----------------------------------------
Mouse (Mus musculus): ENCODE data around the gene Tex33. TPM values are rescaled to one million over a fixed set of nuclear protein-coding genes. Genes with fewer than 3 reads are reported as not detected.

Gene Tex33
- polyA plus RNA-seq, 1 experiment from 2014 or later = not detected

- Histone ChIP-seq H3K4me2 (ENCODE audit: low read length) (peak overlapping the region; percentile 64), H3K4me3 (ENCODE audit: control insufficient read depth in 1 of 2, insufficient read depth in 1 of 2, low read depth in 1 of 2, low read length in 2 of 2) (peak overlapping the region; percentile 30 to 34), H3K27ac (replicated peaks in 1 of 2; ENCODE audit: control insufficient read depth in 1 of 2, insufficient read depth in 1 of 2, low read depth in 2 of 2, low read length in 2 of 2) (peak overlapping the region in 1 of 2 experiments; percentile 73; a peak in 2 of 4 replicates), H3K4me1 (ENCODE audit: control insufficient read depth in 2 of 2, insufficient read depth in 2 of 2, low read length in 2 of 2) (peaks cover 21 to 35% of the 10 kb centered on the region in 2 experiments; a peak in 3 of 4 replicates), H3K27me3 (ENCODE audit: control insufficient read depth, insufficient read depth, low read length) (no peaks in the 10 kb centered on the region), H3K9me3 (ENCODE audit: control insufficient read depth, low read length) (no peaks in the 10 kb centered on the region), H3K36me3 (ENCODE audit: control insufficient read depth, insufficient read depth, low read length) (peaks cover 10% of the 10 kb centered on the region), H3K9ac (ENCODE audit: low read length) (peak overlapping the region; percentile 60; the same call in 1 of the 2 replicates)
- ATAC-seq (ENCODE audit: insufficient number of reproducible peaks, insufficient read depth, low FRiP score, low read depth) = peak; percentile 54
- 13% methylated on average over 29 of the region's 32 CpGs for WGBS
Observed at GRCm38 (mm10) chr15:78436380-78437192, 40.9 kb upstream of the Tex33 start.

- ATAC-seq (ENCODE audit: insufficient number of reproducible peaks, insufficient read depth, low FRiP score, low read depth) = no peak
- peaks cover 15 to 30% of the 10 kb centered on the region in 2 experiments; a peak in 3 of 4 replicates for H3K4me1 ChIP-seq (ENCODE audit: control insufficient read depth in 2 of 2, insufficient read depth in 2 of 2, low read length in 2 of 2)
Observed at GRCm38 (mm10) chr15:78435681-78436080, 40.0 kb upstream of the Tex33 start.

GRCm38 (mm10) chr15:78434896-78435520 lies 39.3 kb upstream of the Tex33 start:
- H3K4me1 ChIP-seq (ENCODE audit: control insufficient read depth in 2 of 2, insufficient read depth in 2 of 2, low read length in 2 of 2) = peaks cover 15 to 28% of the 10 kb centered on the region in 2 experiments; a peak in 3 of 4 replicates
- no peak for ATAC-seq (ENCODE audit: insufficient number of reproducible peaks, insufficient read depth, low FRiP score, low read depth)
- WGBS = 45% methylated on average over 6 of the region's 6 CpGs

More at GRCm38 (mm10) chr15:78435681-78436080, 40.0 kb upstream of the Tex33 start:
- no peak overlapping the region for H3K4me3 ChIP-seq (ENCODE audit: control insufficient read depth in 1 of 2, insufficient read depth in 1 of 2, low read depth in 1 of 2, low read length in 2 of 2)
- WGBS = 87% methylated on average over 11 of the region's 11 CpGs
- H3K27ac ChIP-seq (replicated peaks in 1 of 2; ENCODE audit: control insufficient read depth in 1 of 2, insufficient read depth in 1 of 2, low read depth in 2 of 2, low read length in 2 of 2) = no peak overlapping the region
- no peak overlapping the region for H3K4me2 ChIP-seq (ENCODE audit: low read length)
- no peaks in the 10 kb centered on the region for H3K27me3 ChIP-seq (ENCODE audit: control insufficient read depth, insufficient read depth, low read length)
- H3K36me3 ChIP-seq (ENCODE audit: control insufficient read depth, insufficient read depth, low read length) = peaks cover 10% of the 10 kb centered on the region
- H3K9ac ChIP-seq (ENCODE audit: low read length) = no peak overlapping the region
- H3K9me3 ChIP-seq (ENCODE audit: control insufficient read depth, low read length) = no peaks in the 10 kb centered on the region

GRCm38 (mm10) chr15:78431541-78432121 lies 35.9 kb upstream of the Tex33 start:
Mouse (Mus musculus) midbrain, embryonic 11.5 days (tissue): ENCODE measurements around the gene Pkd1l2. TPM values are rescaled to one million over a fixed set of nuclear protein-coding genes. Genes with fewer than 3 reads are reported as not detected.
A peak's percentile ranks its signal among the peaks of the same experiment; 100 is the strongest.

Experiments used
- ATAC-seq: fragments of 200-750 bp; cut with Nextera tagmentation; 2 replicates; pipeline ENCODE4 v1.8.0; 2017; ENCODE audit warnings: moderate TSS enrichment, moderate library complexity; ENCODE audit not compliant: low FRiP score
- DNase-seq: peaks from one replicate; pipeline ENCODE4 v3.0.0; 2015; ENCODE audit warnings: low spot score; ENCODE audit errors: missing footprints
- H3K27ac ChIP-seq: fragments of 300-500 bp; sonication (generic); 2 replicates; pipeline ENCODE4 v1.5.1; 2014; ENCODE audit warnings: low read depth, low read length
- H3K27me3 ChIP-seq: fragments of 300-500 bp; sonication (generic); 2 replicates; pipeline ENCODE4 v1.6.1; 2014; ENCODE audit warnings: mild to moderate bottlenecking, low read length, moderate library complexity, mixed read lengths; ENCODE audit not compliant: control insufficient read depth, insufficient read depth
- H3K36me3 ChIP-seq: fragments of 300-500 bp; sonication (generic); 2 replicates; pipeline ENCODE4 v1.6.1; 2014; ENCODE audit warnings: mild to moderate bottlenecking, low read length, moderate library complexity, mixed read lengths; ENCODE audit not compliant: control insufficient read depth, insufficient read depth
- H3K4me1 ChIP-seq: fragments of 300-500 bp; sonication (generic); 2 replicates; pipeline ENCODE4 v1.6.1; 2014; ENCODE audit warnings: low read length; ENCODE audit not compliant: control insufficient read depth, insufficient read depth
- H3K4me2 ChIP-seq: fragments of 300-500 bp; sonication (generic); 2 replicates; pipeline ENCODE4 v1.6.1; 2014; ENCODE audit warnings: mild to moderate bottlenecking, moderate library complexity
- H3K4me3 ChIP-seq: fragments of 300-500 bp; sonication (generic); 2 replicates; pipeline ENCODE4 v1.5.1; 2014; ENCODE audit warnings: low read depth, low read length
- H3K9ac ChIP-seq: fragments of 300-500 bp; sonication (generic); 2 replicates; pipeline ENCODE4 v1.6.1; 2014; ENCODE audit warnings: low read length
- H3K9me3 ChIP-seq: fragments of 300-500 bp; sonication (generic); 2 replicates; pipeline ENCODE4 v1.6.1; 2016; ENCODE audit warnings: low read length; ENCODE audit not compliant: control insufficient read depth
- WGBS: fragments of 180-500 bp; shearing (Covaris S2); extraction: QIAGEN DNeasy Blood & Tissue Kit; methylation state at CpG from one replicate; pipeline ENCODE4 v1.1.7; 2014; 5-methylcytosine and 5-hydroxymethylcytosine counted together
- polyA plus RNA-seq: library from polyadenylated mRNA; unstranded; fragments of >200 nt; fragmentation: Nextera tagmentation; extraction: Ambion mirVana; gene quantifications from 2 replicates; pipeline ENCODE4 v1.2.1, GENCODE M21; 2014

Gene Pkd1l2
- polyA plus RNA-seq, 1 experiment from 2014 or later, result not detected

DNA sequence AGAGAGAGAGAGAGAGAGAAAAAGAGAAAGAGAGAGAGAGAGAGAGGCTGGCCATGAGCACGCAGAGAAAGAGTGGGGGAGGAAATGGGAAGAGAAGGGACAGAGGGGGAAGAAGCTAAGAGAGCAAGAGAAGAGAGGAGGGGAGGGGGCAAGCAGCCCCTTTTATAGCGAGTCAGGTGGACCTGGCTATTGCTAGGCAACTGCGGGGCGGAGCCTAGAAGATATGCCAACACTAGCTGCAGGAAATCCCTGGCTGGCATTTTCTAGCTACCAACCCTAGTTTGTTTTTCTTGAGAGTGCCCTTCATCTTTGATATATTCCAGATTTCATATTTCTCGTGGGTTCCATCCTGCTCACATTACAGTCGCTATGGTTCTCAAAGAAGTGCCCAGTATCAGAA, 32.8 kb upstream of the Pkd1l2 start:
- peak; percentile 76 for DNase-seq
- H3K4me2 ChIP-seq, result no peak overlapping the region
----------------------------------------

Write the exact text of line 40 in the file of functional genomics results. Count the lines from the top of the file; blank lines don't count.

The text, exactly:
Gene Pkd1l2